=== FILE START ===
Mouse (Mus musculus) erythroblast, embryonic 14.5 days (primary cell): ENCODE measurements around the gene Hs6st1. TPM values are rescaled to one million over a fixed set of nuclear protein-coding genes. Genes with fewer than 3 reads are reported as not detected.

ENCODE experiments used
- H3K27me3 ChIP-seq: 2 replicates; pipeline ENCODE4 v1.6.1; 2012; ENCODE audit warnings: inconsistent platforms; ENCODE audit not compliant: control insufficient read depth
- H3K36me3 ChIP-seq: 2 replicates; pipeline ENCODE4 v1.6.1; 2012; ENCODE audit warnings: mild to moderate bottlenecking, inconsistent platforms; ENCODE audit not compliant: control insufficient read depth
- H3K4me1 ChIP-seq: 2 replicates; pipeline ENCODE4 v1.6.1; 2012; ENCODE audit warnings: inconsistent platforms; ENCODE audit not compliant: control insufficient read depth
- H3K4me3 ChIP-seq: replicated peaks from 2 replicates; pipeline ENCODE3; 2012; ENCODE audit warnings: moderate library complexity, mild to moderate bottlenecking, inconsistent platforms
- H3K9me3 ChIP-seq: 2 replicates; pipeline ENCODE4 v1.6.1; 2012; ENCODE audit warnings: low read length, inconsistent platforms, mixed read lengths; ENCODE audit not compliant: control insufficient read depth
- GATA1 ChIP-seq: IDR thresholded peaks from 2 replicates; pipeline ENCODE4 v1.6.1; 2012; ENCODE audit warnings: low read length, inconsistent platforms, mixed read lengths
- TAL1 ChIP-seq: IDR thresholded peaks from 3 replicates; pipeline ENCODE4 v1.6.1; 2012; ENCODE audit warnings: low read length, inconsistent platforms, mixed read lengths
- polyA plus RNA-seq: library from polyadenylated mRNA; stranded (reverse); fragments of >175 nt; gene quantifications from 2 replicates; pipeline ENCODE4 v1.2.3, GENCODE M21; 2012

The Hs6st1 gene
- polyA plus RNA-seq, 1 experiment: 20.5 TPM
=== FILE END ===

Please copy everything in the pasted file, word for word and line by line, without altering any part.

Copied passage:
Mouse (Mus musculus) erythroblast, embryonic 14.5 days (primary cell): ENCODE measurements around the gene Hs6st1. TPM values are rescaled to one million over a fixed set of nuclear protein-coding genes. Genes with fewer than 3 reads are reported as not detected.

ENCODE experiments used
- H3K27me3 ChIP-seq: 2 replicates; pipeline ENCODE4 v1.6.1; 2012; ENCODE audit warnings: inconsistent platforms; ENCODE audit not compliant: control insufficient read depth
- H3K36me3 ChIP-seq: 2 replicates; pipeline ENCODE4 v1.6.1; 2012; ENCODE audit warnings: mild to moderate bottlenecking, inconsistent platforms; ENCODE audit not compliant: control insufficient read depth
- H3K4me1 ChIP-seq: 2 replicates; pipeline ENCODE4 v1.6.1; 2012; ENCODE audit warnings: inconsistent platforms; ENCODE audit not compliant: control insufficient read depth
- H3K4me3 ChIP-seq: replicated peaks from 2 replicates; pipeline ENCODE3; 2012; ENCODE audit warnings: moderate library complexity, mild to moderate bottlenecking, inconsistent platforms
- H3K9me3 ChIP-seq: 2 replicates; pipeline ENCODE4 v1.6.1; 2012; ENCODE audit warnings: low read length, inconsistent platforms, mixed read lengths; ENCODE audit not compliant: control insufficient read depth
- GATA1 ChIP-seq: IDR thresholded peaks from 2 replicates; pipeline ENCODE4 v1.6.1; 2012; ENCODE audit warnings: low read length, inconsistent platforms, mixed read lengths
- TAL1 ChIP-seq: IDR thresholded peaks from 3 replicates; pipeline ENCODE4 v1.6.1; 2012; ENCODE audit warnings: low read length, inconsistent platforms, mixed read lengths
- polyA plus RNA-seq: library from polyadenylated mRNA; stranded (reverse); fragments of >175 nt; gene quantifications from 2 replicates; pipeline ENCODE4 v1.2.3, GENCODE M21; 2012

The Hs6st1 gene
- polyA plus RNA-seq, 1 experiment: 20.5 TPM